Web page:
Human Organs for Sale?

by | Nov 24, 2005 | POLITICS

The organ-transplant tragedy at UC Irvine Medical Center, where according to the Los Angeles Times “more than 30 people died awaiting liver transplants . . . as the hospital turned down scores of organs that might have saved them,” illustrates the terrible situation faced by those awaiting transplants. These patients are at the mercy of […]

The organ-transplant tragedy at UC Irvine Medical Center, where according to the Los Angeles Times “more than 30 people died awaiting liver transplants . . . as the hospital turned down scores of organs that might have saved them,” illustrates the terrible situation faced by those awaiting transplants. These patients are at the mercy of others’ decisions, prohibited by law from themselves purchasing the organs they so desperately need.

A record 90,000 individuals are on the U.S. national waiting list for organs. Of the 80,000 waiting for kidneys or livers, about 6,000 will die in the next year. Yet no one will consider the way to save many of these people: legalize trade in human organs.

Let’s consider it.

Millions of Americans have exercised their right to give away their organs by signing organ donation cards. But very few made the legal arrangements necessary to ensure that their organs can be harvested after death. Many more would make such arrangements if their families were to be paid for the donated organs. It could work as a type of life insurance and would create a mutually advantageous situation: the deceased’s family gets needed money while the transplant patient gets a vital organ.

A few people, on the other hand, may choose to sell an organ during their lifetime. This may seem like a radical idea, but it need not be an irrational one.

According to the Mayo Clinic, the extraction of a section of liver, for example, carries a risk to the donor’s life of less than 1 percent–not negligible, but not overwhelming. In the case of a kidney donation, the New England Journal of Medicine reports that the risk is even smaller: just 0.03 percent. Moreover, liver donors can usually count on their liver’s ability to regenerate and regain full function; donors of kidneys usually live normal lives with no reduction of life expectancy.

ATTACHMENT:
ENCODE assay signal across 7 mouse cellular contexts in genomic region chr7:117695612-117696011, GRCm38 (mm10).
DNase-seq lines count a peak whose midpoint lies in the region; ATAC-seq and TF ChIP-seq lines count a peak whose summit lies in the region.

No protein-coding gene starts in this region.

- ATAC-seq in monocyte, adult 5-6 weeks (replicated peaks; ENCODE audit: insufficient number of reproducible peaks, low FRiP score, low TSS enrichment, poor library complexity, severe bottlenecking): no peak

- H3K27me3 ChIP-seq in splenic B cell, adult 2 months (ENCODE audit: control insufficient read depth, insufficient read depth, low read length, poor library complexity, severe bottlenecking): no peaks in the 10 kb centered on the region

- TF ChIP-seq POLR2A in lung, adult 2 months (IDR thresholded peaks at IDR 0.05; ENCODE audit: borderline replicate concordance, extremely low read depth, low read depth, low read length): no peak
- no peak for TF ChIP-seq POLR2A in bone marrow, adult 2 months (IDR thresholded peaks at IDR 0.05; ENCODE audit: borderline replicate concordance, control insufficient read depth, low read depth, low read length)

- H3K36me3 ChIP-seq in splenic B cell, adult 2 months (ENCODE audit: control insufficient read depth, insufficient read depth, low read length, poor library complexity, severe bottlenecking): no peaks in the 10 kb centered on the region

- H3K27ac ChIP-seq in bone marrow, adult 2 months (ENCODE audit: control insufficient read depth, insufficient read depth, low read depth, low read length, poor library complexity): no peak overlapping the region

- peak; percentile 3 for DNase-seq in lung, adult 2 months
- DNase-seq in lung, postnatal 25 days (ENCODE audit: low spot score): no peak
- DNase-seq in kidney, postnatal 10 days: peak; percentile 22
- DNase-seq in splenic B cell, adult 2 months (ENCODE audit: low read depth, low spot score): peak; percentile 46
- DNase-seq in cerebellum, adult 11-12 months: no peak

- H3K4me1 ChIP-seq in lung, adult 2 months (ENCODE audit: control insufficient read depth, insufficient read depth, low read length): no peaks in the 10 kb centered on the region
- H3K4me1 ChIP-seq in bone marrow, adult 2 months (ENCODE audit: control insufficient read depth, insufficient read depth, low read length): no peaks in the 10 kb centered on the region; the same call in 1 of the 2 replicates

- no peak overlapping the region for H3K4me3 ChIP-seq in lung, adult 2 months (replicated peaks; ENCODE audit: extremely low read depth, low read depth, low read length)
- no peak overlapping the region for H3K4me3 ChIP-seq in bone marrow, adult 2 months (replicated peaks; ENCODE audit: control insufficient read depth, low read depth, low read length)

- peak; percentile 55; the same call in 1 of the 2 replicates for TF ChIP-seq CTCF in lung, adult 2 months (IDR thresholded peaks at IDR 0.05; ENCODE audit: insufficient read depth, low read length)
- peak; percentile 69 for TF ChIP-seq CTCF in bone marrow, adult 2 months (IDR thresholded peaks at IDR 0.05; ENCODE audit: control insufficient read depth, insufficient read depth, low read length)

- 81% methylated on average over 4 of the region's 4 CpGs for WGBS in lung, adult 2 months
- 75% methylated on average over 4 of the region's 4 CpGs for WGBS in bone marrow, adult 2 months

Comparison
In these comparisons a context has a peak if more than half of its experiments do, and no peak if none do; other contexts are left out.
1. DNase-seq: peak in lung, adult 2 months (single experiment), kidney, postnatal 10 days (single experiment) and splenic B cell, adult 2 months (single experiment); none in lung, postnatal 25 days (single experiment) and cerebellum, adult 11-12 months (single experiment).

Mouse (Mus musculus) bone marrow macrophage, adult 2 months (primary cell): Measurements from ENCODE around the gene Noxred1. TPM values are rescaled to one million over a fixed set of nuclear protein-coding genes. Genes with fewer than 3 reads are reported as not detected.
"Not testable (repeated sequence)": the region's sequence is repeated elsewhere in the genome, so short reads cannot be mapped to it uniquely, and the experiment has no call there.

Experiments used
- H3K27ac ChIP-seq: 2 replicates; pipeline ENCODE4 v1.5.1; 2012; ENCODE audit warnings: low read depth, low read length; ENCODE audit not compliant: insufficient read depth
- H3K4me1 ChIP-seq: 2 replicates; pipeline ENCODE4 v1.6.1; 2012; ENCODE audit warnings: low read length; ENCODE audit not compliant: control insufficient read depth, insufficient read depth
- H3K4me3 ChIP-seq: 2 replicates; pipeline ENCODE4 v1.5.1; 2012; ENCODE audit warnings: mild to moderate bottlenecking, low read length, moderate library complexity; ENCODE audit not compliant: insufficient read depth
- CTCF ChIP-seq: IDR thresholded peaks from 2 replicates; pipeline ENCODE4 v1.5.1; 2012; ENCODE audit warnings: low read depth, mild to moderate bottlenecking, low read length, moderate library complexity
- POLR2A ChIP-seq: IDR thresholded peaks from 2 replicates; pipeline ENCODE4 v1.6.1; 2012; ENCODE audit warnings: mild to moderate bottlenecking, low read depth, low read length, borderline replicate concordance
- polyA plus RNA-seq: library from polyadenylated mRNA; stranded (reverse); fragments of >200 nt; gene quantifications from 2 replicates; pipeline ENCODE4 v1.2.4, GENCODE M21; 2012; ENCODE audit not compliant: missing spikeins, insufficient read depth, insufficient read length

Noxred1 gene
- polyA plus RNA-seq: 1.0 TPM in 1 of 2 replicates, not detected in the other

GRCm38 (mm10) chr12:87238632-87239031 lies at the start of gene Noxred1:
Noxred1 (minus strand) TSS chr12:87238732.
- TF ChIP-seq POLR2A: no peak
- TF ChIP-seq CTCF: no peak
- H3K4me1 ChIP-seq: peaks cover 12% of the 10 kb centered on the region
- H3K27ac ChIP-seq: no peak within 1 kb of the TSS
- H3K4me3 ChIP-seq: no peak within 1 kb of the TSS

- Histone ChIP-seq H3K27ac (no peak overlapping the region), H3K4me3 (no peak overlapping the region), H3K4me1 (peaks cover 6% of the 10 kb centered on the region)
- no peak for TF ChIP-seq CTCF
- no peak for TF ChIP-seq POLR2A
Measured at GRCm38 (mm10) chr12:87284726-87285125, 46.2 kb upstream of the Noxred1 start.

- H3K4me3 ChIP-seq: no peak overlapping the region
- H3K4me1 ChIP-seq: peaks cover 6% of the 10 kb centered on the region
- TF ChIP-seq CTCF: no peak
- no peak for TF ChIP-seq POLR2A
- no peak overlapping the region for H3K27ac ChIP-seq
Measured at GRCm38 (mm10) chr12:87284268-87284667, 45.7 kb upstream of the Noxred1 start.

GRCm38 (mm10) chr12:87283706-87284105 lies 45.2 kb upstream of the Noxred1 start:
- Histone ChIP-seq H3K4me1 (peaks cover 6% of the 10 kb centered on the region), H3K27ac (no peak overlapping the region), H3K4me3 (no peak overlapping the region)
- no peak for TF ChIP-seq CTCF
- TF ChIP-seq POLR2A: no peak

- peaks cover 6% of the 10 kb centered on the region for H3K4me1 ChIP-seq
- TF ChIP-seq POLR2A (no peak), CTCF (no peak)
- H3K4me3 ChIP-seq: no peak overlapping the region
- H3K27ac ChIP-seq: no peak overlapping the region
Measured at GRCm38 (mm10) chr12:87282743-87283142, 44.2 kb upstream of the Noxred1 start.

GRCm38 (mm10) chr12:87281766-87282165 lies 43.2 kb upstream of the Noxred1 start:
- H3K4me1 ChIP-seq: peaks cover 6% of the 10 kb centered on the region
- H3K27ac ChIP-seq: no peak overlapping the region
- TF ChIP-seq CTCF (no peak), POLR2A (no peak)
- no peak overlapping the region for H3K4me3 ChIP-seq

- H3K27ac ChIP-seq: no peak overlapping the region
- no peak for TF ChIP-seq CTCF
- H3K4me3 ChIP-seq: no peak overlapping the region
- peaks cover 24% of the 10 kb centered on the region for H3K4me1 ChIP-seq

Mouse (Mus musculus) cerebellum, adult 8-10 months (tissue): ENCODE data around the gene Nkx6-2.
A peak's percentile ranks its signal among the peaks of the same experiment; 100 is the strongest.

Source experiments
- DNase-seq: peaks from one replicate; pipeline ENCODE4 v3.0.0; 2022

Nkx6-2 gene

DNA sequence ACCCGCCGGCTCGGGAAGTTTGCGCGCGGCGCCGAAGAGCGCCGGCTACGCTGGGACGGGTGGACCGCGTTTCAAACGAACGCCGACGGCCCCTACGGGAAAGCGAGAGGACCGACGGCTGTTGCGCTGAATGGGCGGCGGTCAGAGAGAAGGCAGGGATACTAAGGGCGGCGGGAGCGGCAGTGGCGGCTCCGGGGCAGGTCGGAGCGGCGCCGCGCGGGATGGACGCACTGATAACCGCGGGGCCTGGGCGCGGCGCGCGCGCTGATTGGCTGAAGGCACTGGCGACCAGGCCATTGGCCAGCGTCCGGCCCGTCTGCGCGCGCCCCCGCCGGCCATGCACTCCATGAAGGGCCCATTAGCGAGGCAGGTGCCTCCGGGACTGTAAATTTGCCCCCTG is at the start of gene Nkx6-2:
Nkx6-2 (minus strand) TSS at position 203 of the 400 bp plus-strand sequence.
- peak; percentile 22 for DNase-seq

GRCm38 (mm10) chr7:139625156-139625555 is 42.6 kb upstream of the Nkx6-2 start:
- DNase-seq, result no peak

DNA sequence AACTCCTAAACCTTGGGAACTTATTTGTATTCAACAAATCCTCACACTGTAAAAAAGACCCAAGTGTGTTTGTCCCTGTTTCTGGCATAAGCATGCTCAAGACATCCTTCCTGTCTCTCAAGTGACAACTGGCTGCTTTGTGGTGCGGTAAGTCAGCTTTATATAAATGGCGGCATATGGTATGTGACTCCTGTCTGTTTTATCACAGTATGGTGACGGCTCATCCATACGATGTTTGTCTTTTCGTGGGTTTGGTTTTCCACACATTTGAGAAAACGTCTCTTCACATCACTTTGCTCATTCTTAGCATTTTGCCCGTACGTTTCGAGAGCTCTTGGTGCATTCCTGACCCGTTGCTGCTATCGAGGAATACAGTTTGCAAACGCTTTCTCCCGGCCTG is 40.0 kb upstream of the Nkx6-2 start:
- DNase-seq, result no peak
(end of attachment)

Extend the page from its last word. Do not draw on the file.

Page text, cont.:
A person may reasonably decide, after considering the relevant facts (including the pain and risk of surgery), that selling an organ is in his own best interest. A father, for example, may decide that one of his kidneys is worth selling to pay for the best medical treatment available for his child.

But those who object to a free market in organs would deny this father the right to act on his judgment. Poor people, they claim, are incapable of making rational choices and so must be protected from themselves. The fact, however, is that human beings (poor or rich) do have the capacity to reason, and should be free to exercise it. So long as a person respects the rights of others, he ought to be free to live his life as he judges best, without interference from the government or anybody else.

Of course, the decision to sell an organ should not be made lightly. That some people might make irrational choices, however, is no reason to violate the rights of everyone. If the law recognizes our right to give away an organ, it should also recognize our right to sell an organ.

The objection that people would murder to sell their victims’ organs should be dismissed as the scaremongering that it is. (Indeed, the financial lure of such a difficult-to-execute criminal action is today far greater than it would be if patients could legally and openly buy the organs they need.)

Opponents of a free market in organs argue as well that it would benefit only those who could afford to pay–not necessarily those most in need. This objection should also be rejected. Need does not give anyone the right to damage the lives of other people, by prohibiting a seller from getting the best price for his organ, or a buyer from purchasing an organ to further his life. Those who can afford to buy organs would benefit at no one’s expense but their own. Those unable to pay would still be able to rely on charity, as they do today. And a free market would enhance the ability of charitable organizations to procure organs.

Ask yourself: if your life depended on getting an organ, wouldn’t you be willing to pay for one? And if you could find a willing seller, shouldn’t you have the right to buy it from him?

The right to buy an organ is part of your right to life. The right to life is the right to take all actions a rational being requires to sustain his life. This right becomes meaningless when the law forbids you to buy a kidney or liver that would preserve your life.

If the government upheld the rights of potential buyers and sellers of organs, many of the 90,000 people now waiting for organs would be spared hideous suffering and an early death. How many?

Let’s find out.

David Holcberg, a former civil engineer and businessman, is now a writer living in Southern California. He is a former writer for the Ayn Rand Institute in Irvine, Calif. The Institute promotes the philosophy of Ayn Rand, author of Atlas Shrugged and The Fountainhead.

The views expressed above represent those of the author and do not necessarily represent the views of the editors and publishers of Capitalism Magazine. Capitalism Magazine sometimes publishes articles we disagree with because we think the article provides information, or a contrasting point of view, that may be of value to our readers.

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